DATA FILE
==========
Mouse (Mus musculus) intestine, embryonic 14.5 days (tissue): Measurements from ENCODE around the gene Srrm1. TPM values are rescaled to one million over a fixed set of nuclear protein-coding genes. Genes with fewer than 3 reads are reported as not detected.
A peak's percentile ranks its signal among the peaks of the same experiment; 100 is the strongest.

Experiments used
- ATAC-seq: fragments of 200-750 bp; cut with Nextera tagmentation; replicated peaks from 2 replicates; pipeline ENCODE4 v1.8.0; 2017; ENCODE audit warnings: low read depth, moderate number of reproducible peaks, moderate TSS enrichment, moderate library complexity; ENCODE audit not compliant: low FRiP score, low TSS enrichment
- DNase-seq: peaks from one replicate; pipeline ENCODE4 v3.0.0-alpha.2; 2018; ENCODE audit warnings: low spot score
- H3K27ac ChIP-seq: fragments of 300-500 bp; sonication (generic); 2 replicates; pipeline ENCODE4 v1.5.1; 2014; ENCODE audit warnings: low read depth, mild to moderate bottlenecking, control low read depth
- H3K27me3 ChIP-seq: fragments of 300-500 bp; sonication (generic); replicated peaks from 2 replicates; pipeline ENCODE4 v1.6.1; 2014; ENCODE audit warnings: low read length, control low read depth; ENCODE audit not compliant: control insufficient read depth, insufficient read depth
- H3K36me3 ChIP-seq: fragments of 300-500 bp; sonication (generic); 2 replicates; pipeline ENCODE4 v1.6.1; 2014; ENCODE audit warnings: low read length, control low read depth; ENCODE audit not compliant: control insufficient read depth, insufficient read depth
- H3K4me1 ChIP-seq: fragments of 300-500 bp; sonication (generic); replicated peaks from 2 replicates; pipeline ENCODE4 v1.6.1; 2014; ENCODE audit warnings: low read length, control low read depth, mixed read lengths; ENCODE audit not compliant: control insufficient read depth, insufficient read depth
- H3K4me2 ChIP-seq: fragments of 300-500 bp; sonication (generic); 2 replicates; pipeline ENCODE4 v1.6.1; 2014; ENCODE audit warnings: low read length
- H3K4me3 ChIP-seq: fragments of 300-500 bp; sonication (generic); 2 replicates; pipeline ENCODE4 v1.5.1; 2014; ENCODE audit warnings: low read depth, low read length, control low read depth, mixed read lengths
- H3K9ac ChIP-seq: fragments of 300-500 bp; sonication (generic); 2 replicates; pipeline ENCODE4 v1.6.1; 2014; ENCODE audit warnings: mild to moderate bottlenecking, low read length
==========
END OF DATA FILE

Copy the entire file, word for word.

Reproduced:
Mouse (Mus musculus) intestine, embryonic 14.5 days (tissue): Measurements from ENCODE around the gene Srrm1. TPM values are rescaled to one million over a fixed set of nuclear protein-coding genes. Genes with fewer than 3 reads are reported as not detected.
A peak's percentile ranks its signal among the peaks of the same experiment; 100 is the strongest.

Experiments used
- ATAC-seq: fragments of 200-750 bp; cut with Nextera tagmentation; replicated peaks from 2 replicates; pipeline ENCODE4 v1.8.0; 2017; ENCODE audit warnings: low read depth, moderate number of reproducible peaks, moderate TSS enrichment, moderate library complexity; ENCODE audit not compliant: low FRiP score, low TSS enrichment
- DNase-seq: peaks from one replicate; pipeline ENCODE4 v3.0.0-alpha.2; 2018; ENCODE audit warnings: low spot score
- H3K27ac ChIP-seq: fragments of 300-500 bp; sonication (generic); 2 replicates; pipeline ENCODE4 v1.5.1; 2014; ENCODE audit warnings: low read depth, mild to moderate bottlenecking, control low read depth
- H3K27me3 ChIP-seq: fragments of 300-500 bp; sonication (generic); replicated peaks from 2 replicates; pipeline ENCODE4 v1.6.1; 2014; ENCODE audit warnings: low read length, control low read depth; ENCODE audit not compliant: control insufficient read depth, insufficient read depth
- H3K36me3 ChIP-seq: fragments of 300-500 bp; sonication (generic); 2 replicates; pipeline ENCODE4 v1.6.1; 2014; ENCODE audit warnings: low read length, control low read depth; ENCODE audit not compliant: control insufficient read depth, insufficient read depth
- H3K4me1 ChIP-seq: fragments of 300-500 bp; sonication (generic); replicated peaks from 2 replicates; pipeline ENCODE4 v1.6.1; 2014; ENCODE audit warnings: low read length, control low read depth, mixed read lengths; ENCODE audit not compliant: control insufficient read depth, insufficient read depth
- H3K4me2 ChIP-seq: fragments of 300-500 bp; sonication (generic); 2 replicates; pipeline ENCODE4 v1.6.1; 2014; ENCODE audit warnings: low read length
- H3K4me3 ChIP-seq: fragments of 300-500 bp; sonication (generic); 2 replicates; pipeline ENCODE4 v1.5.1; 2014; ENCODE audit warnings: low read depth, low read length, control low read depth, mixed read lengths
- H3K9ac ChIP-seq: fragments of 300-500 bp; sonication (generic); 2 replicates; pipeline ENCODE4 v1.6.1; 2014; ENCODE audit warnings: mild to moderate bottlenecking, low read length